Coletti was never troubled again, but it was the start of a major decline for Clos. Just as had happened on Saturday, the Racing Engineering seemed extremely fast on fresh tyres only to have performance drop off the proverbial cliff after the midpoint of the race. Even so, Clos’ fall to 15th place by the chequered flag was astonishing, as he was overtaken by just about everyone lap after lap for the final half of the race.

With the battle for the lead resolved, attention turned to the fight between Luiz Razia and Sam Bird for fifth place. AirAsia had an almost identical situation to Racing Engineering: fast initial pace but no durability. As Razia started to slither all over the track, Bird picked his time and passed him with ease on the run down to turn 12 on lap 9; behind them, Bird’s team mate Ericsson picked off Razia’s team mate Valsecchi just a few minutes later, the Italian subsequently running wide through turn 8 with his deteriorating handling and losing more positions.

With eight laps to go, Bird had closed right up on the back of Charles Pic and looked determined to get past the French driver for third, for his second podium position of the weekend. It was a fast and furious battle – literally nose to tail and wheel to wheel – but Pic just had enough to keep Bird at bay as the laps clicked down.

And then the final laps of the race were marred by a nasty crash between Davide Rigon and Julian Leal down the start/finish straight with five laps remaining: the two had been battling out of the first corner and then tried to go double file down the straight itself. Both drivers were trying to outthink the other as to whether to take the inside or outside line, and as they jockeyed for position Leal clipped the back of Rigon’s Coloni and send him into a hard sideways impact with the pit lane wall.

Leal escaped with a sideways skid but no hard impact; Rigon, on the other hand, rebounded from his hit to slide across the track and settle on the grass verge on the outside. Although he stood up in the cockpit immediately afterwards, he was gesturing for support and the medical team was scrambled and needed to spend several minutes with him, as it became clear that a part of the car’s suspension had penetrated the driver safety cell and injured Rigon’s foot and ankle. Rigon was dispatched to hospital for immediate surgery, with fears that multiple fractures might put him out for much of the summer racing season.

With the work to clear up the debris on the main straight, the first and only safety car of the race was deployed for four laps and when it came in, there was just one lap to go before the chequered flag. It was no procession to the flag as far as Sam Bird was concerned. At the restart, he was hit from behind even before the start/finish line from an oddly dopey Marcus Ericsson – his own iSport team mate – that threatened to end in disaster for both drivers. Ericsson ran wide and struggled with a broken front win as he dropped out of the points to eighth, but Bird was able to shake this encounter off and keep his sights on Charles Pic ahead, finally pulling off the pass with a will-not-be-denied move down the backstraight to claim third.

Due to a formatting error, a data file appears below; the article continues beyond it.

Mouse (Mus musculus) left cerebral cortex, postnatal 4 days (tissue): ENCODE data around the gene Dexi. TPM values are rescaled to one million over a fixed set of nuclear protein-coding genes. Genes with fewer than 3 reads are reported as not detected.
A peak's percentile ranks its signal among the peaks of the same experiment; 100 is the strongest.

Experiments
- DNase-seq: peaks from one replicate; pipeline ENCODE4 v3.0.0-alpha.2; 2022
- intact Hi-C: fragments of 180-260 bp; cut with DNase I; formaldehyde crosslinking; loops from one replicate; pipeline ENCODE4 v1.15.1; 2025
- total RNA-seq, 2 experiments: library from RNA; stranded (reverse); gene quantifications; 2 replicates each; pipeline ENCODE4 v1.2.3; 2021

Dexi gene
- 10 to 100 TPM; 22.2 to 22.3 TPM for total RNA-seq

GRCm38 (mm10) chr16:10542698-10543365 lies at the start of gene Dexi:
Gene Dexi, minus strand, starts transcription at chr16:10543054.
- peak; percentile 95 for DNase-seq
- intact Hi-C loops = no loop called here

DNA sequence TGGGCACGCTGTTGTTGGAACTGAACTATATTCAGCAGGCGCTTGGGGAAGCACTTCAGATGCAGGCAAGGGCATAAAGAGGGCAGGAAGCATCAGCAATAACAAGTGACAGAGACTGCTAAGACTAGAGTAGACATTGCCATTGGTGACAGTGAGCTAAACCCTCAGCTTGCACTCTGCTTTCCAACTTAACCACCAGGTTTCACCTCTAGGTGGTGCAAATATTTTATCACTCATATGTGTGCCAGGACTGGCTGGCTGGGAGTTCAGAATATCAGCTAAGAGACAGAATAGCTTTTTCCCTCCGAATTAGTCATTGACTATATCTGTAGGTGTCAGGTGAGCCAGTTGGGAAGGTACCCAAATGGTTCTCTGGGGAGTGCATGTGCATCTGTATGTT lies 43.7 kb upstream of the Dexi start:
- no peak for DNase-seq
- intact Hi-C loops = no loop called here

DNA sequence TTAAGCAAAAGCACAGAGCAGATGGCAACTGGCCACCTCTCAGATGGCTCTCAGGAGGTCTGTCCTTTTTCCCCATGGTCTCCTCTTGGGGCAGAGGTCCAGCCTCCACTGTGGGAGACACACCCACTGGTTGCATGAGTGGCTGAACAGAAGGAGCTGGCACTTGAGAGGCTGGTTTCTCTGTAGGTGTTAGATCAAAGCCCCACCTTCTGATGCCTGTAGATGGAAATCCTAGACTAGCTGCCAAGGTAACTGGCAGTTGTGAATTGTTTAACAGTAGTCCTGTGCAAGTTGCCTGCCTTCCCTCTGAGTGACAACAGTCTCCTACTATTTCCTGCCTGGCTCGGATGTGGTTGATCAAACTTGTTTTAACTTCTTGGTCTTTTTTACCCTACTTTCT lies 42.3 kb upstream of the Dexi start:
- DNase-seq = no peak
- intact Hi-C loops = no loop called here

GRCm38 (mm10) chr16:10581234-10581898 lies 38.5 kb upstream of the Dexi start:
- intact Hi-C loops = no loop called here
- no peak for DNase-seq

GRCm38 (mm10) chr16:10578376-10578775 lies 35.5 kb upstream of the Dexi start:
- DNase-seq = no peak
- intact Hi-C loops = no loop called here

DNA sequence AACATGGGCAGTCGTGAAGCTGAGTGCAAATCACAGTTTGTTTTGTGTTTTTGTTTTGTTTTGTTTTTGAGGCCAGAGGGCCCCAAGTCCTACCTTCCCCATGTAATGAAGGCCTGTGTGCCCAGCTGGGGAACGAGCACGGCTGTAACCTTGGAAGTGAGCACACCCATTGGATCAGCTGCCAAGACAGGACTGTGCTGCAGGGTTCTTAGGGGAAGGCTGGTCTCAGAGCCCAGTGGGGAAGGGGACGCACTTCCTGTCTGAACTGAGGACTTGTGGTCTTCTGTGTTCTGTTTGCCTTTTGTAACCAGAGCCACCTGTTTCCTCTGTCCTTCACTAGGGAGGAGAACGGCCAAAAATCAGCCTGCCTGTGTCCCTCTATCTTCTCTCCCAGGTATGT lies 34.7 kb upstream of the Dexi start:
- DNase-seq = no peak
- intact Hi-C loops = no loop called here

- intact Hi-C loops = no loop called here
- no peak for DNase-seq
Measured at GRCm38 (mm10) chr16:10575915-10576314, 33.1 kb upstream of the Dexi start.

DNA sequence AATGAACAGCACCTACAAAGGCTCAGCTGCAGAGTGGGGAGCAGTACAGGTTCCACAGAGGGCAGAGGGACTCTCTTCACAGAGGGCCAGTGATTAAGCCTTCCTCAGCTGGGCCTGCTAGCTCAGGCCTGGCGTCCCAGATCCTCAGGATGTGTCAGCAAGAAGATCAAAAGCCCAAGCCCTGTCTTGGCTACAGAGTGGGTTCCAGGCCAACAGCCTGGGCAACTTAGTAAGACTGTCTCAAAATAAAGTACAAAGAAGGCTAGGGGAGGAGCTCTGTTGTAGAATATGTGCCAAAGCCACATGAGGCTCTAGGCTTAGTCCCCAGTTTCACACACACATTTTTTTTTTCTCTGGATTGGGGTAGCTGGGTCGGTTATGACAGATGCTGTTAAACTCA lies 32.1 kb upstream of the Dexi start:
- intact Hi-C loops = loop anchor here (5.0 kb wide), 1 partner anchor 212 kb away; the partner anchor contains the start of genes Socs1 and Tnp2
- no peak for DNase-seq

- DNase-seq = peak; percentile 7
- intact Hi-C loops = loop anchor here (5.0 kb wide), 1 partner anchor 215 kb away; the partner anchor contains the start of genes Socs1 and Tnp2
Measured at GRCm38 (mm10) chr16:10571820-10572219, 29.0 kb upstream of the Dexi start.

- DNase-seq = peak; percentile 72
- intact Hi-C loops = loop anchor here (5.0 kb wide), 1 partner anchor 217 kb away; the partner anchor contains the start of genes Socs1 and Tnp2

Bianchi and Grosjean continued to try and come back from their first lap collision, and benefited greatly in the closing laps from the misfortunes of those teams suffering serious tyre wear like AirAsia and Racing Engineering: Bianchi narrowly missed getting back into the points and finished seventh, while Grosjean ended the race in tenth.

Rodolfo Gonzalez and Johnny Cecotto Jr. both received drive-thru penalties for jump starts, but neither were in contention for a top ten finish. On the other end of the spectrum, Michael Herck appeared to stall in his grid slot and was lucky not to be collected from behind by Valsecchi at the start, but eventually got underway and finished a creditable 12th.

Sprint race results

1.  Stefano Coletti      Trident             41m40.571s
2.  Giedo van der Garde  Addax               +   2.184s
3.  Sam Bird             iSport              +   2.756s
4.  Charles Pic          Addax               +   3.243s
5.  Fairuz Fauzy         Super Nova          +   3.502s
6.  Josef Kral           Arden               +   5.038s
7.  Jules Bianchi        ART                 +   5.373s
8.  Marcus Ericsson      iSport              +   5.602s
9.  Jolyon Palmer        Arden               +   7.143s
10. Romain Grosjean      Dams                +   7.501s
11. Esteban Gutierrez    ART                 +   7.892s
12. Michael Herck        Coloni              +   9.261s
13. Johnny Cecotto       Ocean               +  10.697s
14. Luca Filippi         Super Nova          +  11.862s
15. Dani Clos            Racing Engineering  +  12.140s
16. Davide Valsecchi     AirAsia             +  12.237s
17. Max Chilton          Carlin              +  12.359s
18. Luiz Razia           AirAsia             +  12.826s
19. Kevin Mirocha        Ocean               +  12.950s
20. Fabio Leimer         Rapax               +  13.708s
21. Pal Varhaug          DAMS                +  14.195s
22. Rodolfo Gonzalez     Trident             +  15.582s


Davide Rigon       Coloni              5 laps
Julian Leal        Rapax               5 laps
Christian Vietoris Racing Engineering  20 laps

Championship standings

1  R. Grosjean       13
2  S. Bird           13
3  S. Coletti        10
4  G. Van Der Garde  10
5  J. Bianchi        6
6  C. Pic            5
7  L. Razia          3
8  F. Fauzy          2
9  J. Kral           1
10 D. Clos           1

1 Barwa Addax Team      15
2 iSport International  13
3 DAMS                  13
4 Trident Racing        10
5 Lotus ART             6
6 Team AirAsia          3
7 Super Nova Racing     2
8 Arden International   1
9 Racing Engineering    1